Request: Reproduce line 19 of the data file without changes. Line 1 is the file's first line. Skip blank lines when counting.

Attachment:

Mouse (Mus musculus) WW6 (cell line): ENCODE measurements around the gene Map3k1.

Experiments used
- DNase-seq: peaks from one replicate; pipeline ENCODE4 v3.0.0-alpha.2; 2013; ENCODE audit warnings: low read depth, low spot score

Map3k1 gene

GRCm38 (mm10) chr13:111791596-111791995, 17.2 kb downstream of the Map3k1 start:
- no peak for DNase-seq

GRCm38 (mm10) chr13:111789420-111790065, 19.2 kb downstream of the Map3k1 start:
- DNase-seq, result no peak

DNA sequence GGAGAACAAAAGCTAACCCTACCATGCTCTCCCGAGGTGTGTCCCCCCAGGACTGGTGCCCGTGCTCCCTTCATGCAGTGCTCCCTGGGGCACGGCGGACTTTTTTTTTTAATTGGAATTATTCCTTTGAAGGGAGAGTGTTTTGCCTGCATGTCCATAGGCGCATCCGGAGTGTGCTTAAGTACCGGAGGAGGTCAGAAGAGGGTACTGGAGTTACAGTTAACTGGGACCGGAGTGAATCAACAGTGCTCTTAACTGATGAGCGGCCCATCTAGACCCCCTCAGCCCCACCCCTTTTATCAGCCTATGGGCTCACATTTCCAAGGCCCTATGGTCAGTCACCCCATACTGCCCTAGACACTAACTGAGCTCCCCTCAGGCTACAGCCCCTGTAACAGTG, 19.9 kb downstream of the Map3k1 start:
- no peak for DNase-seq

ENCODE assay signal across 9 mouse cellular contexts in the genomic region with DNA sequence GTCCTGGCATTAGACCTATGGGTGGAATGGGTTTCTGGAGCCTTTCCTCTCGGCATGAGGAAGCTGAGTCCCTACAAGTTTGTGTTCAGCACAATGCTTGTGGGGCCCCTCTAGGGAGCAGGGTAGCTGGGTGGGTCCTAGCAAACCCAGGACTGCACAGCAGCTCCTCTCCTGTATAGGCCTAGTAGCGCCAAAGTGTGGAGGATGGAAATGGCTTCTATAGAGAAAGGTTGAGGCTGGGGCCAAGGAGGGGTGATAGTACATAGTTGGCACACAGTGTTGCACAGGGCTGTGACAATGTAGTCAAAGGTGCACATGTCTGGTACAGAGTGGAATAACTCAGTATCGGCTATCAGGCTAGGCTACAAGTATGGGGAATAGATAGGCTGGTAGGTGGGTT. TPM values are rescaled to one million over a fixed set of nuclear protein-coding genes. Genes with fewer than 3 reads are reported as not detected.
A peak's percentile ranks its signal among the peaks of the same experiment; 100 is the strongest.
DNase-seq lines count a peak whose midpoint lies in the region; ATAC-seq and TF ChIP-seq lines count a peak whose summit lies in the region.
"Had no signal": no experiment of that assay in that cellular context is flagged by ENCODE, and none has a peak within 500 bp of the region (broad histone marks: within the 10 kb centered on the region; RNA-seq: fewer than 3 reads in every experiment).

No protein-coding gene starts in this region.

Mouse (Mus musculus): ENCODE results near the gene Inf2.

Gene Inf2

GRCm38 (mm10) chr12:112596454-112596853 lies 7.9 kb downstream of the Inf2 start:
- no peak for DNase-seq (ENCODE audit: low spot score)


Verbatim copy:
- no peak for DNase-seq (ENCODE audit: low spot score)